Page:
At some point, all relationship are subject to a level of stress. Whether it is an external situation that puts a strain on your day-to-day, or a disagreement that gets out of hand, making an effort to manage the stress in your relationship can help prevent unnecessary damage, some of which may be hard to come back from.
The first step to managing the stress in your relationship is to manage your personal stress. Here are some signs that stress is affecting your relationship, as well as some tips to help lower the level of stress in your life.
Signs of Damaging Stress
As our stress levels increase, we may find ourselves more irritable, especially in response to our partners. If it feels as though every small trespass feels like a major transgression, consider if stress from other areas is bleeding into your relationship. It is often easiest for use to take out our frustrations on those we are closest too, even if it can significantly damage the relationship.
You may also find it difficult to communicate with others. When stressed, it can be difficult to feel empathy and understanding for others, making it more difficult to have positive forms of communication. It can also feel like every comment towards you is intended to be a slight or insult. Stress colors how we see a wide range of personal interactions, which can cloud us to their true intention or nature.
Stress can also manifest in a variety of physical symptoms. Some may experience frequent headaches, jaw pain due to teeth grinding, or feelings of light headedness. Heartburn, stomach aches, and nausea are also common. Other symptoms include, but are not limited to, increased or decreased appetite, difficulty concentrating, and fatigue.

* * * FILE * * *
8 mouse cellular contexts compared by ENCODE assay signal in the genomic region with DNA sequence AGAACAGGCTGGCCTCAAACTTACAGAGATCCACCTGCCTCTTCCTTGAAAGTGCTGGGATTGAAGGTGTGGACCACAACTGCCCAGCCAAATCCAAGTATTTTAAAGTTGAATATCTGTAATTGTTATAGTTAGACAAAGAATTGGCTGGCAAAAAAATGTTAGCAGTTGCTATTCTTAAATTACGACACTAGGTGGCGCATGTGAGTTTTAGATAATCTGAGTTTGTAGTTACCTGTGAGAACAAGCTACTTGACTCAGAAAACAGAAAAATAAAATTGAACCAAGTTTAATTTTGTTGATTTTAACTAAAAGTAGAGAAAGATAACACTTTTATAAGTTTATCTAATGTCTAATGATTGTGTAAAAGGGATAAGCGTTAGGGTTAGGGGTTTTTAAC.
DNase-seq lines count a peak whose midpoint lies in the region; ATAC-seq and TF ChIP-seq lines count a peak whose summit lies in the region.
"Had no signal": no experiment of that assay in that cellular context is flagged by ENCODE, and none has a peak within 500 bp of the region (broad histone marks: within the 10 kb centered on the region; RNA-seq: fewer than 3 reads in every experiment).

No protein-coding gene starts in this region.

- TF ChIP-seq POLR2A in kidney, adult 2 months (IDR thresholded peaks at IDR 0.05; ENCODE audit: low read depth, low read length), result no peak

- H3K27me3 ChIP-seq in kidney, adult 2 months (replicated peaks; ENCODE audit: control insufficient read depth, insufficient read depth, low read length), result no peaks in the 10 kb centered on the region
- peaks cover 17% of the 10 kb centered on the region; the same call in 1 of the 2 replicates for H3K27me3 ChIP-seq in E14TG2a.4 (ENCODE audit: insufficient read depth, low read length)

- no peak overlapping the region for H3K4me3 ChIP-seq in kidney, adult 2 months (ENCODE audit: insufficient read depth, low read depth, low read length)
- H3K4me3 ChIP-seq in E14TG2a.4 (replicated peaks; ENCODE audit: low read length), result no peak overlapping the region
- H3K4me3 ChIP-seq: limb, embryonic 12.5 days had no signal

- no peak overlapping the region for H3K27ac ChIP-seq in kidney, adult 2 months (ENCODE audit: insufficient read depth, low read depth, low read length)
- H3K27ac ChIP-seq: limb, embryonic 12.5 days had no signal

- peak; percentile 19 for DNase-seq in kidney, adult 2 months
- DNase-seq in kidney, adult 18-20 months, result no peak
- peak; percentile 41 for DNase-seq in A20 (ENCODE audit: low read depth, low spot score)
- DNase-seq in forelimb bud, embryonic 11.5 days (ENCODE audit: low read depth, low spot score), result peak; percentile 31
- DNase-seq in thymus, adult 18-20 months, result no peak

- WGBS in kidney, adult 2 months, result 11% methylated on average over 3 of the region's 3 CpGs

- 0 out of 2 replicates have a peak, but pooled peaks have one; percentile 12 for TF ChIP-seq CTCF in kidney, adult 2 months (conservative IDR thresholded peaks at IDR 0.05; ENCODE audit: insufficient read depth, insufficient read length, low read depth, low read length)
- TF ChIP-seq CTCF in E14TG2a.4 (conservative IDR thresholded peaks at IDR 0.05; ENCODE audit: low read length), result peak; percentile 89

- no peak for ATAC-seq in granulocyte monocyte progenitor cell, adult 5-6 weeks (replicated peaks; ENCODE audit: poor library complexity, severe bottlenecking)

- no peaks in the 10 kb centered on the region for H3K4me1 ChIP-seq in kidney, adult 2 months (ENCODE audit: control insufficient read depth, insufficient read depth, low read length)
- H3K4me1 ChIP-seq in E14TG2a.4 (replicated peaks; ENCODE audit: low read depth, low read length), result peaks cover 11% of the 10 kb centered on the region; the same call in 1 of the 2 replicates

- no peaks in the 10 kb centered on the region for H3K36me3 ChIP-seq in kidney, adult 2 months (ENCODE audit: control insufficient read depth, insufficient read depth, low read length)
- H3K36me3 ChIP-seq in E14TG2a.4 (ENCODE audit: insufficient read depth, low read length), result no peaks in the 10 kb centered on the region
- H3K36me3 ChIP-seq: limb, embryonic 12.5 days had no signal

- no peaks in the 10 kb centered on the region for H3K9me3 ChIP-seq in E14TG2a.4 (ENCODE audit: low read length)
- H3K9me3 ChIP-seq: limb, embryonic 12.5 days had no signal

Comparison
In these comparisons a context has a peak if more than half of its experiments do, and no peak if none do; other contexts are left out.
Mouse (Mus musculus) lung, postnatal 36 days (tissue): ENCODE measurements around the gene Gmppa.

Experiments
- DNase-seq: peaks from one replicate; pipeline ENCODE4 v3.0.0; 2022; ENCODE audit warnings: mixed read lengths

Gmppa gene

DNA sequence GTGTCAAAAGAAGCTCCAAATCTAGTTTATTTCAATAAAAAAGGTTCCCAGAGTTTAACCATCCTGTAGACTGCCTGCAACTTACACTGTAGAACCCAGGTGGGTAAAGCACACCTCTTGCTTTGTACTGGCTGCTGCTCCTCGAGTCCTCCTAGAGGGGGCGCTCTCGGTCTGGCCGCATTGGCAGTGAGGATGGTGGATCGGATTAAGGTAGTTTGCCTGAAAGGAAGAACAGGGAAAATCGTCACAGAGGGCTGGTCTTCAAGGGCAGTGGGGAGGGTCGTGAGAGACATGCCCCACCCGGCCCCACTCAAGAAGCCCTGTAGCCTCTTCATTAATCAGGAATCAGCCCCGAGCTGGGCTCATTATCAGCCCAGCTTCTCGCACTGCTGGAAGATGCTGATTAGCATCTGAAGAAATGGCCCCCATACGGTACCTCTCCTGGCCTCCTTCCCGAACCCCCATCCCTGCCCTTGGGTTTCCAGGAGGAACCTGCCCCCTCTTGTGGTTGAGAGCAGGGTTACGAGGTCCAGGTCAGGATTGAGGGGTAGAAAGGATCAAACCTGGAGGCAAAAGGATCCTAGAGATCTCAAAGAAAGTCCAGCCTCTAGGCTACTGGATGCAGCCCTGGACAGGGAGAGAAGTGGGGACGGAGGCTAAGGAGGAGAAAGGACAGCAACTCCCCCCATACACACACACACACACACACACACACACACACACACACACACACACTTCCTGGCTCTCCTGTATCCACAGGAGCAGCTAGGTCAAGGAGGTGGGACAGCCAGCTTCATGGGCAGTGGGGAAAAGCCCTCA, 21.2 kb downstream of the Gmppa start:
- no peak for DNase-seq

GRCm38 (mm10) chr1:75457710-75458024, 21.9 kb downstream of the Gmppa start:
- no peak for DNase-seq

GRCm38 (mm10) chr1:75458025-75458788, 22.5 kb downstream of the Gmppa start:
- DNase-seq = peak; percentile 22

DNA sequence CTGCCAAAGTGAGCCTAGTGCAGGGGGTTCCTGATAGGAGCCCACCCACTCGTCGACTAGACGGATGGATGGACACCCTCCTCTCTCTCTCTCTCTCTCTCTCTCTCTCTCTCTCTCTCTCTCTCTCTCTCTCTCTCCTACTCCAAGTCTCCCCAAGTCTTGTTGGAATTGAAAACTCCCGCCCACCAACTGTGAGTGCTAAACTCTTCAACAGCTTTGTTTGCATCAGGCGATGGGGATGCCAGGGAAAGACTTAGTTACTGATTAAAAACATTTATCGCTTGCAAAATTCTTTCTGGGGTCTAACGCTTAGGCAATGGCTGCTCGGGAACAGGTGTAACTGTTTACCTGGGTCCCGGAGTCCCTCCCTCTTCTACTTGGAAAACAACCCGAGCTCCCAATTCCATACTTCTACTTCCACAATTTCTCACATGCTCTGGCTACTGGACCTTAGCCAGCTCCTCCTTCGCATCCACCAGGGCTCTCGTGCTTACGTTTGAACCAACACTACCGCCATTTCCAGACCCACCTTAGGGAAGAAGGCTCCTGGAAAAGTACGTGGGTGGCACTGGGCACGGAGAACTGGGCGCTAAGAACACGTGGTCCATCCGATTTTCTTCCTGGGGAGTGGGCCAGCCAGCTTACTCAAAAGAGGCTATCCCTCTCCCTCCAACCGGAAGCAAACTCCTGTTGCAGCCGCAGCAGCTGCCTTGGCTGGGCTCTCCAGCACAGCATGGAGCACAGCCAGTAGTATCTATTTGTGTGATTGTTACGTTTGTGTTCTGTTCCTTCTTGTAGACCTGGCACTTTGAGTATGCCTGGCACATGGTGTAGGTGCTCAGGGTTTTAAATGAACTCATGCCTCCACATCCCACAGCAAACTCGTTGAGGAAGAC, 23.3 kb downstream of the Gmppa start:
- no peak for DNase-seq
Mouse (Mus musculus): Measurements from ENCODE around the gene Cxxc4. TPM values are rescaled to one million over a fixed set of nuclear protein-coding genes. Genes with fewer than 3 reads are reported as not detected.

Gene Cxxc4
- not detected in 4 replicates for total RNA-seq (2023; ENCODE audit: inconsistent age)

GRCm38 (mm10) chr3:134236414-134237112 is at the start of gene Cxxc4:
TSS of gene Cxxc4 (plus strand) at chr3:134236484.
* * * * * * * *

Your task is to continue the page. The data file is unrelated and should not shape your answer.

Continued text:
How to Defend Against Stress
In order to prevent stress from damaging your relationship, it is important to take steps to manage it personally. Figure out what makes you feel recharged and relaxed, and work it into your schedule as often as possible. Whether this means a 10 minute walk outside at lunch, performing some deep breathing in a quiet space, spending 150 minutes a week doing moderate exercise, or simply listening to your favorite song, it is important to find ways to get yourself refocused on a regular basis.
In ideal circumstances, you will identify a variety of options that can be worked in during different situations. For example, it may not be possible to stop in the middle of the work day and go for a nice run, but you may be able to close the door to your office, step into an unused conference room, or even sit in your car in order to take a few moments for yourself.
Sometimes, taking a moment to consider another point of view is all we need. Whether this involves speaking with a close friend, a professional counselor, or picking up some new reading material, taking the time to figure out what about your current situation is the source of the stress can be an excellent place to start. For those not interesting in the traditional self-help book, consider some alternatives, such as those by author Karen Salmansohn, who works to inject humor and personality into their works.
Involving Your Primary Physician
While certain symptoms may be signs of stress, they may also be related to other health conditions. If the cause of a symptom is unknown, it is best to consult with your physician. Additionally, if you suffer from certain medical conditions, it is important to speak with your doctor before making changes to your diet or exercise routine.